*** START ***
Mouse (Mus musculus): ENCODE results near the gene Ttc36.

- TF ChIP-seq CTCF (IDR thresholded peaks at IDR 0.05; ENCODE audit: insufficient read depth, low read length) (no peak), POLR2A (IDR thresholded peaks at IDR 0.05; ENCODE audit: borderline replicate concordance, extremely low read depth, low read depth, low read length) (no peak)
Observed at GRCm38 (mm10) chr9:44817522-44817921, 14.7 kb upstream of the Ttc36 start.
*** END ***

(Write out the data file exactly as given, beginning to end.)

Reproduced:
Mouse (Mus musculus): ENCODE results near the gene Ttc36.

- TF ChIP-seq CTCF (IDR thresholded peaks at IDR 0.05; ENCODE audit: insufficient read depth, low read length) (no peak), POLR2A (IDR thresholded peaks at IDR 0.05; ENCODE audit: borderline replicate concordance, extremely low read depth, low read depth, low read length) (no peak)
Observed at GRCm38 (mm10) chr9:44817522-44817921, 14.7 kb upstream of the Ttc36 start.